Feb 7, 2013

Hockey Guy

“Hi hockey guy”; she shouted across the store as I pushed my shopping cart through the isle of a local grocery store. She was an employee and saw me as I was doing my weekly grocery shopping.

“I suppose you are happy that the NHL is back up and running again”; she continued as I gathered items into my shopping cart somewhat paying attention to her comments. She said that when the four month long NHL strike had ended and hockey had started back up she knew that I would be happy since that was my sport, my thing; after all, I was “hockey guy”.

My disengaged look seemed to bring some confusion to her; so she asked if she had understood correctly that I played hockey and was somehow involved with coaching. I told her that I did still play, sometimes two times a week and that I did teach kids to skate as well as coaching.

As she continued with the conversation, I realized that this was one of two places where the name “hockey guy” was given to me. The other place was at the gym where Cathy and I work out at several times a week.

It was at the gym that I had first heard that I was affectionately referred to as “hockey guy” by those who didn’t know my name and named me “hockey guy” due to the fact that oftentimes I will turn one of the four TV’s to NHL to watch a game; all twelve months of the year.

It’s not that I was hiding anything about who I was or what I did from fellow gym rats; that had been exposed a little over a year ago after I came back from a long mission trip. When I returned and questions were asked about what I did, which was mostly preaching, some had dubbed me a “man-of-the-cloth”. My secret identity was revealed.

It isn’t that I was embarrassed about what I do, it’s just that as soon as people find out that I am a minister, everything changes. Suddenly conversations are modified and statements are added like, “Oops, I forgot we had a man-of-the-cloth here; so watch your language”. Being “hockey guy” gives a opportunity to get to know people without walls.

“So, what is it that you do?” the employee of the grocery continued with her questions, moving past her original inquiry into my thoughts on the NHL strike ending. I told her that I was a minister and she started asking questions about what specifically I did in ministry.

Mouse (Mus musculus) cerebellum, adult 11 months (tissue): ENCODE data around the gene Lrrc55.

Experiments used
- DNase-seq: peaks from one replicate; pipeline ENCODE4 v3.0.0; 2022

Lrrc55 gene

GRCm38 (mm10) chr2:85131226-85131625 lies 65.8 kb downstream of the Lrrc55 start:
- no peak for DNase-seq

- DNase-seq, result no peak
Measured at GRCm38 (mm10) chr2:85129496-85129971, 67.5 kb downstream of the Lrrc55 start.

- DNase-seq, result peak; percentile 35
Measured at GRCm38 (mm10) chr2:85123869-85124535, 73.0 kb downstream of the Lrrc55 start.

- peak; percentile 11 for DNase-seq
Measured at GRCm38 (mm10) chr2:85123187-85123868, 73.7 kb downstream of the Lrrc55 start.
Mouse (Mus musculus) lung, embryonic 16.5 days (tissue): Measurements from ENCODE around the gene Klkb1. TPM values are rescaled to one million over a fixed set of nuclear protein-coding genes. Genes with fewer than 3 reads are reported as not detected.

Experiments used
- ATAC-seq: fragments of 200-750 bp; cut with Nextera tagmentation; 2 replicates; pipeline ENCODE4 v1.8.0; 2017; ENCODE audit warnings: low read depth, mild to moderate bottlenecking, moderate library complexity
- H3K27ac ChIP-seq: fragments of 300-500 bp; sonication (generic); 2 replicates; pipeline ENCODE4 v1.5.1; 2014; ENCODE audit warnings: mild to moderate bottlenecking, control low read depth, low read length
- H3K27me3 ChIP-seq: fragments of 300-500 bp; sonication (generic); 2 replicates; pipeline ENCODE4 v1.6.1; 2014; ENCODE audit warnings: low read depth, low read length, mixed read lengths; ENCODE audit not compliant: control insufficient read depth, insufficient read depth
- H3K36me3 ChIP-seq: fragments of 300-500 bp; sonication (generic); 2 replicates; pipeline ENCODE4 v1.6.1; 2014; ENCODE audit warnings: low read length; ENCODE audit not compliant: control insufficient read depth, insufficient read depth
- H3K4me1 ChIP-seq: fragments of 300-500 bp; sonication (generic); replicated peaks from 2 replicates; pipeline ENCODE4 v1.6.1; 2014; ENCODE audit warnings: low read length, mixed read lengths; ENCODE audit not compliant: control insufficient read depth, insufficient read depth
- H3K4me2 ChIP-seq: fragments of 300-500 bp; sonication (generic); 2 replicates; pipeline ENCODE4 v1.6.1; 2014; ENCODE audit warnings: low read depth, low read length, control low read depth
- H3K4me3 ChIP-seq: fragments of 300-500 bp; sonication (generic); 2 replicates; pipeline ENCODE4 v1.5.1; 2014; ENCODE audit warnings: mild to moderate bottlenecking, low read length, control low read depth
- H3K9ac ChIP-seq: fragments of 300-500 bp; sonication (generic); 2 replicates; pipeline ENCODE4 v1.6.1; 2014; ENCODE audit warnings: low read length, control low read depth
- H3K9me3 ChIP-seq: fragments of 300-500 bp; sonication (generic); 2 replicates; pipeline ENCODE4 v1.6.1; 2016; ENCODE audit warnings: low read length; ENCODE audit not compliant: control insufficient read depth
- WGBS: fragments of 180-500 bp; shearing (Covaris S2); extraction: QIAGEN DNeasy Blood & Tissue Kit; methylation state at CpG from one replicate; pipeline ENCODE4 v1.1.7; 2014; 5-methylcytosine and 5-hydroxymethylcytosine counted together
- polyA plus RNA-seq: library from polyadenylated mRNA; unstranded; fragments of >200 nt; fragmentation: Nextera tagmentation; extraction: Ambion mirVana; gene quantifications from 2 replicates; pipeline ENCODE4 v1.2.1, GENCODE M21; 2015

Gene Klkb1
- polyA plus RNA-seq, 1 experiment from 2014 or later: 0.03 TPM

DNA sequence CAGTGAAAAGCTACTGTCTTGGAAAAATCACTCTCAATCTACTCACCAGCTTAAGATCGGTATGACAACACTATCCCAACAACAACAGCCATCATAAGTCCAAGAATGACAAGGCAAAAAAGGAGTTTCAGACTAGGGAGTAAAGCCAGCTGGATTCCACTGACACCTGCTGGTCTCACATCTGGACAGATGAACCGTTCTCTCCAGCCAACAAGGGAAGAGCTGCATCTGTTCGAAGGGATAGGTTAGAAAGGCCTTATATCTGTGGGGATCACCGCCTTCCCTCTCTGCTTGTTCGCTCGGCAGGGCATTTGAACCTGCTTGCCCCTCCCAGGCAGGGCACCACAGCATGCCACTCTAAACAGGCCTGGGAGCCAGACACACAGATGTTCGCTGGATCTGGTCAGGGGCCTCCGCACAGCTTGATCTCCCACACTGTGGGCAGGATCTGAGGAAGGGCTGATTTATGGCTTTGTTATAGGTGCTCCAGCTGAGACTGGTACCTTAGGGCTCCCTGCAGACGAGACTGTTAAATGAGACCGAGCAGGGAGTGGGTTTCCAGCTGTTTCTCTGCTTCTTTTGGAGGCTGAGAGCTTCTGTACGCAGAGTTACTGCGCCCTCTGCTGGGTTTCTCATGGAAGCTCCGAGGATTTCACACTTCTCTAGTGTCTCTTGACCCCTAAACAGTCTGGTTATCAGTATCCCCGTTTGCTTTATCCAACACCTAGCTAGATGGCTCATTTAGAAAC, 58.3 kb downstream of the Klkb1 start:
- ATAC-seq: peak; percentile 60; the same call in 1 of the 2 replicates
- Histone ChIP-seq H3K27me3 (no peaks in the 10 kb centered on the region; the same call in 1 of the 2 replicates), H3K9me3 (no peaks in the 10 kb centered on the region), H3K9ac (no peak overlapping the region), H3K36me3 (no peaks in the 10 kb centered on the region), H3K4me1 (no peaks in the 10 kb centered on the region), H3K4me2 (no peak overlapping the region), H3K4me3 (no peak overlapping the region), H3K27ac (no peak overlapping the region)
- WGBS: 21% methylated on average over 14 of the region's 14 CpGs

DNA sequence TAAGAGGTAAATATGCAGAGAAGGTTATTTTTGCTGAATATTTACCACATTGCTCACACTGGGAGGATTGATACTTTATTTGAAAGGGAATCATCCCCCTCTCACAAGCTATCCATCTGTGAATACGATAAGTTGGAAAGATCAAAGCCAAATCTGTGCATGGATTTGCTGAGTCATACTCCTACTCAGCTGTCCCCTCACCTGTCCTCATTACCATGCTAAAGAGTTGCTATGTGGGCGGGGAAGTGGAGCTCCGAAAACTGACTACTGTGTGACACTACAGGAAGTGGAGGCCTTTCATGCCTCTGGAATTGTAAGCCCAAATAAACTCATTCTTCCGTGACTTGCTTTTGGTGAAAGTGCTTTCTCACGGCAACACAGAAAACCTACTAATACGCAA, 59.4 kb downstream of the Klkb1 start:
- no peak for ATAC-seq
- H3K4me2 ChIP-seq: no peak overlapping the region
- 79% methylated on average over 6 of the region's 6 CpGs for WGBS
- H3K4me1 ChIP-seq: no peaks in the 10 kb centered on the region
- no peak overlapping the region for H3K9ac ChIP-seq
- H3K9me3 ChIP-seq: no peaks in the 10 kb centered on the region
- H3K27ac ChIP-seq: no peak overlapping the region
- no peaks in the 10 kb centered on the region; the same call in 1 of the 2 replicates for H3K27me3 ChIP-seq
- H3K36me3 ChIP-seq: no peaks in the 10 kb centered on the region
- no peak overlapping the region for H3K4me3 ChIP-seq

I told her that besides preaching and pastoral care, my ministry was geared to Pastoring Pastors:
    o   To those who are burned out in ministry
    o   To those who are in a transition in ministry
    o   To those who are in need of Restoration due to failure

After I told her she looked at me and said; “that’s cool!” and dialoged a bit more as to what that practically looks like.

I finished my shopping only to be asked by the cashier if I was going to play hockey in the upcoming “Pond Hockey Tournament”. I told him “no” and he shared how he had some friends coming to the Twin Cities to go to the tournament. I realized that my name as “hockey guy” might be store-wide.

When I heard the second employee at the grocery store make an association with me to hockey, I realized that perhaps I had not fully shared who I was with the employees at this store where I shop every Monday. I realized that perhaps I had only shared a small part of my life. 

I’ll admit that the name “hockey guy” wasn’t without some merit; I play, teach, and coach hockey and I workout to still be able to play hockey at my age. I even have one of my guest rooms dubbed “the hockey room” because of the hockey paraphernalia including around twelve hundred pucks.

But my concern was whether I was going through this life and not sharing the most important part of who I was. My concern was that if I was to die tonight, the sum total of who I was, my epitaph, would be that I was “hockey guy”.

Had I gone to two important places in my life and not even revealed who I was? I don’t mean whether or not people know I am a minister, but that I was a follower of Jesus Christ; that I was a Christian. The most important relationship and place in my life had been foreshadowed by my “love” for hockey.

My real concern is at the end of my days whether or not people who knew me knew that I hung with God, that I spent time with Him. I do not want my epitaph to say that I was “hockey guy”; but rather, that I was a “friend of God”. Oh, that that would be the legacy that I would leave!

“And the Scripture was fulfilled which says, “Abraham believed God, and it was accounted to him for righteousness.” And he was called the friend of God.” (James 2:23)

"Scripture taken from the New King James Version. Copyright © 1982 by Thomas Nelson, Inc. Used by permission. All rights reserved."



1 comment:

  1. Hockey Guy ~ Until your reputation is as bad as Christ's, "a friend to drunkards and tax collectors, and sinners", being "hockey guy" is really not too bad of a legacy. Having that benign reputation gives you an edge, coming into people's lives under radar, theirs ~ and the devil's. Now that they know you are not some kind of religious guru, their defenses are down, their receptivity open. Stay real! Be you!